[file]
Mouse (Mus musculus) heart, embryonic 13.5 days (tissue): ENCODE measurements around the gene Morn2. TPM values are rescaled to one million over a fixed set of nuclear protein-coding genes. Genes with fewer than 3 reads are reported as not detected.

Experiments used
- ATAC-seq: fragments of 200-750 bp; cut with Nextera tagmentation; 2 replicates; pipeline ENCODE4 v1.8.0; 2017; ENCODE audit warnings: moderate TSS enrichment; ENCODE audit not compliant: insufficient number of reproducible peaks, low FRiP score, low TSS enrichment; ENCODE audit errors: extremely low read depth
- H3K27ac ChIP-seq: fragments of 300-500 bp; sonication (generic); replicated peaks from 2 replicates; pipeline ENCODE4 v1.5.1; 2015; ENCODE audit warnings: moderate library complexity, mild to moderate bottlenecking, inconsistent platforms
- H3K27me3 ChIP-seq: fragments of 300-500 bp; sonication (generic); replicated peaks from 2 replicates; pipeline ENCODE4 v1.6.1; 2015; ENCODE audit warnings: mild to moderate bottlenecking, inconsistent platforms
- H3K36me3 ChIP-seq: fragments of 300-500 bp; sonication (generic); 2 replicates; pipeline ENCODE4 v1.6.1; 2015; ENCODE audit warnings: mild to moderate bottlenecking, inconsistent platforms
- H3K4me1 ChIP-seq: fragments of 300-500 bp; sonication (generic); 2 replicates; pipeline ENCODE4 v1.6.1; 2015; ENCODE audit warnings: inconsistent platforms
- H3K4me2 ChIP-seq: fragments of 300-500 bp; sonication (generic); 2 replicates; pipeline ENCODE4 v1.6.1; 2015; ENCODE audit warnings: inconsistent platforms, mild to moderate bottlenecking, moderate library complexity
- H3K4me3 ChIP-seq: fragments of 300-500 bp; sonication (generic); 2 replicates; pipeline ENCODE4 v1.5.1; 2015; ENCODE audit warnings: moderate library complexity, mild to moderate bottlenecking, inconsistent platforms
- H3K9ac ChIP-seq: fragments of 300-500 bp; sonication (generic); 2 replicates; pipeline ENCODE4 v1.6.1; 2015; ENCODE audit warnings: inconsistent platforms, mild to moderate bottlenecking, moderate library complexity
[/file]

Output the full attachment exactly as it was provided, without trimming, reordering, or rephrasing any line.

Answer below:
Mouse (Mus musculus) heart, embryonic 13.5 days (tissue): ENCODE measurements around the gene Morn2. TPM values are rescaled to one million over a fixed set of nuclear protein-coding genes. Genes with fewer than 3 reads are reported as not detected.

Experiments used
- ATAC-seq: fragments of 200-750 bp; cut with Nextera tagmentation; 2 replicates; pipeline ENCODE4 v1.8.0; 2017; ENCODE audit warnings: moderate TSS enrichment; ENCODE audit not compliant: insufficient number of reproducible peaks, low FRiP score, low TSS enrichment; ENCODE audit errors: extremely low read depth
- H3K27ac ChIP-seq: fragments of 300-500 bp; sonication (generic); replicated peaks from 2 replicates; pipeline ENCODE4 v1.5.1; 2015; ENCODE audit warnings: moderate library complexity, mild to moderate bottlenecking, inconsistent platforms
- H3K27me3 ChIP-seq: fragments of 300-500 bp; sonication (generic); replicated peaks from 2 replicates; pipeline ENCODE4 v1.6.1; 2015; ENCODE audit warnings: mild to moderate bottlenecking, inconsistent platforms
- H3K36me3 ChIP-seq: fragments of 300-500 bp; sonication (generic); 2 replicates; pipeline ENCODE4 v1.6.1; 2015; ENCODE audit warnings: mild to moderate bottlenecking, inconsistent platforms
- H3K4me1 ChIP-seq: fragments of 300-500 bp; sonication (generic); 2 replicates; pipeline ENCODE4 v1.6.1; 2015; ENCODE audit warnings: inconsistent platforms
- H3K4me2 ChIP-seq: fragments of 300-500 bp; sonication (generic); 2 replicates; pipeline ENCODE4 v1.6.1; 2015; ENCODE audit warnings: inconsistent platforms, mild to moderate bottlenecking, moderate library complexity
- H3K4me3 ChIP-seq: fragments of 300-500 bp; sonication (generic); 2 replicates; pipeline ENCODE4 v1.5.1; 2015; ENCODE audit warnings: moderate library complexity, mild to moderate bottlenecking, inconsistent platforms
- H3K9ac ChIP-seq: fragments of 300-500 bp; sonication (generic); 2 replicates; pipeline ENCODE4 v1.6.1; 2015; ENCODE audit warnings: inconsistent platforms, mild to moderate bottlenecking, moderate library complexity